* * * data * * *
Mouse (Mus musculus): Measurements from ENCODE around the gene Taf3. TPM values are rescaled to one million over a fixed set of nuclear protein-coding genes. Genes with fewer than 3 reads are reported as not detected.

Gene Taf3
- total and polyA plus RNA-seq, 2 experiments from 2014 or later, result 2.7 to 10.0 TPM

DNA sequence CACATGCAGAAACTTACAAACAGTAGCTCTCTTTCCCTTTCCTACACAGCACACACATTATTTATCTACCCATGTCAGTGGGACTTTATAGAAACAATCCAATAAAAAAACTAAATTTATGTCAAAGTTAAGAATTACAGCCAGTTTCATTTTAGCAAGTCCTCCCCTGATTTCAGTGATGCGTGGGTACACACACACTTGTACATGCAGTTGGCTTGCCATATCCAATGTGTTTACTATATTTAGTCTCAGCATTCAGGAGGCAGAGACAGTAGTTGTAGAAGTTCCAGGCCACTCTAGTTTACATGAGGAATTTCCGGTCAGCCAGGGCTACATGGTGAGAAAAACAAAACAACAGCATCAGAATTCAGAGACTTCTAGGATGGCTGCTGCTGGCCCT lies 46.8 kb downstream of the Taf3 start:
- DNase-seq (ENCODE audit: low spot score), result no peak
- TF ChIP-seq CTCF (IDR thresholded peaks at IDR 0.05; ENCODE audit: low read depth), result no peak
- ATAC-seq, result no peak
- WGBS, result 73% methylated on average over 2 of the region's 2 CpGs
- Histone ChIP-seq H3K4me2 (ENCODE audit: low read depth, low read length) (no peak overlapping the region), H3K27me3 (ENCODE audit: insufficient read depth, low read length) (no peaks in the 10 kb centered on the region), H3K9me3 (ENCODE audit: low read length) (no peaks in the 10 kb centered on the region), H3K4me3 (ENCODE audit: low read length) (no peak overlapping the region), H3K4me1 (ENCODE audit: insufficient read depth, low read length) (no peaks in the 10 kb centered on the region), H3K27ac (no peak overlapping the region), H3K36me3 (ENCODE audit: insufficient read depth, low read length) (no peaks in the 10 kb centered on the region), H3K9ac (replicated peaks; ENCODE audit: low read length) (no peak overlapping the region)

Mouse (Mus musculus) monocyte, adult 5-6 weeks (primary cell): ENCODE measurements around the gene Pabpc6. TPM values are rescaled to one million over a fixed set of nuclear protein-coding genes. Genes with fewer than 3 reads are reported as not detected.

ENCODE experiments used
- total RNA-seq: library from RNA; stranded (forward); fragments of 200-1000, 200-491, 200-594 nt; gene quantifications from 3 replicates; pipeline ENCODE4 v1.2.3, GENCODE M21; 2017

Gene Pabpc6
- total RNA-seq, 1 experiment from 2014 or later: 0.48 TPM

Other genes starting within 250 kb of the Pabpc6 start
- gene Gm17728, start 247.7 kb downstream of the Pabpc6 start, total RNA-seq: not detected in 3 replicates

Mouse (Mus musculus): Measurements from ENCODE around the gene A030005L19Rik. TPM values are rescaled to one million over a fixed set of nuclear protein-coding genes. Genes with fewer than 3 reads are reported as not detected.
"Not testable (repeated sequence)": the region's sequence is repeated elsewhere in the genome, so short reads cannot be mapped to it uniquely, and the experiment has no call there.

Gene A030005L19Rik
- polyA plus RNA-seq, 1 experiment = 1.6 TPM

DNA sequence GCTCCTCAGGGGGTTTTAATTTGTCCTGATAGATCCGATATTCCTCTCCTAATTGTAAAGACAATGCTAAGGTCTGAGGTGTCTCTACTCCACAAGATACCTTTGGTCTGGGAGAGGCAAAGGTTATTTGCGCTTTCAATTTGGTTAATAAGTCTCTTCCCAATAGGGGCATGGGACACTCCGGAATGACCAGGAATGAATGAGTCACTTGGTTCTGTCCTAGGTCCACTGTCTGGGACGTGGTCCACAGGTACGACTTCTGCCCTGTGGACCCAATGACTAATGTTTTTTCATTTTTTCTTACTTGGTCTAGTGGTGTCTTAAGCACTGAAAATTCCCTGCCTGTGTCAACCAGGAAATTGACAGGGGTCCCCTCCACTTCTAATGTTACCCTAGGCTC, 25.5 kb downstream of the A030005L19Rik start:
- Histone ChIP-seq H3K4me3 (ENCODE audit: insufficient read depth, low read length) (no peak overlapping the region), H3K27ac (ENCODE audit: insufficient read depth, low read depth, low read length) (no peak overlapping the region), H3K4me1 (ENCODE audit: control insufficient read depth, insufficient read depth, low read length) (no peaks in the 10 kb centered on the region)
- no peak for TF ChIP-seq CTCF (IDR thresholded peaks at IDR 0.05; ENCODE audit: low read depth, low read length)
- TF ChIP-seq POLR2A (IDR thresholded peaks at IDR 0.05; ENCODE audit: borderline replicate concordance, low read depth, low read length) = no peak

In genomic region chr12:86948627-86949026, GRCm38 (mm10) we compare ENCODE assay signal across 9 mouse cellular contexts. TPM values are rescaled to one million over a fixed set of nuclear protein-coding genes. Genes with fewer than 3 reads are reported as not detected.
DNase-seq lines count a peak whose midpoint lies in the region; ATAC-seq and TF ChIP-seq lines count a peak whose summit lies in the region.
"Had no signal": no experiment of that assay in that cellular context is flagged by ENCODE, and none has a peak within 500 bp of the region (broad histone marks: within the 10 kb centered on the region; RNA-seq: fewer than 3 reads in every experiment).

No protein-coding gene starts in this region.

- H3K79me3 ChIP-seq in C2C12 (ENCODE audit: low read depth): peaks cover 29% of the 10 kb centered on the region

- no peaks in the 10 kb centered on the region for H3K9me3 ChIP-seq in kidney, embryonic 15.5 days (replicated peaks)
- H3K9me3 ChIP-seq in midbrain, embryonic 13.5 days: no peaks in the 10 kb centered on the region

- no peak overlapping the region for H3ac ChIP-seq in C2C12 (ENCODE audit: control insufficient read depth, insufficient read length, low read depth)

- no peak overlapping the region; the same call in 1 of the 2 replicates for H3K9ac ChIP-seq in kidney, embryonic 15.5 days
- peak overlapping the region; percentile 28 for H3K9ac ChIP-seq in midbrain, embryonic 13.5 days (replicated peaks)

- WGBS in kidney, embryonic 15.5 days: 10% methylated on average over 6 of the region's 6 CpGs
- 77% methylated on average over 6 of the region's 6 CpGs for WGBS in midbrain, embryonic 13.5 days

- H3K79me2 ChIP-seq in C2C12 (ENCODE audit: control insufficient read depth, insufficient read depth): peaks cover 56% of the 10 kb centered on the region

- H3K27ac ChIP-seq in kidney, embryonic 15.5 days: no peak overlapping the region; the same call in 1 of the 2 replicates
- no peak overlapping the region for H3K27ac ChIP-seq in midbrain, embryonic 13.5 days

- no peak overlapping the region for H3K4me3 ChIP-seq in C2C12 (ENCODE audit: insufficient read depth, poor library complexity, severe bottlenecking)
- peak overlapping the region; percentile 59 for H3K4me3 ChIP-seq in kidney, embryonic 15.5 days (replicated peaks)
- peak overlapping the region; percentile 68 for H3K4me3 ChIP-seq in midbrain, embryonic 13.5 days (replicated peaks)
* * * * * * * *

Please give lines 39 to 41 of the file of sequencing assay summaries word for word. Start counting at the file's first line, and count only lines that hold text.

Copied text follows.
- no peak overlapping the region for H3K27ac ChIP-seq in midbrain, embryonic 13.5 days

- no peak overlapping the region for H3K4me3 ChIP-seq in C2C12 (ENCODE audit: insufficient read depth, poor library complexity, severe bottlenecking)
- peak overlapping the region; percentile 59 for H3K4me3 ChIP-seq in kidney, embryonic 15.5 days (replicated peaks)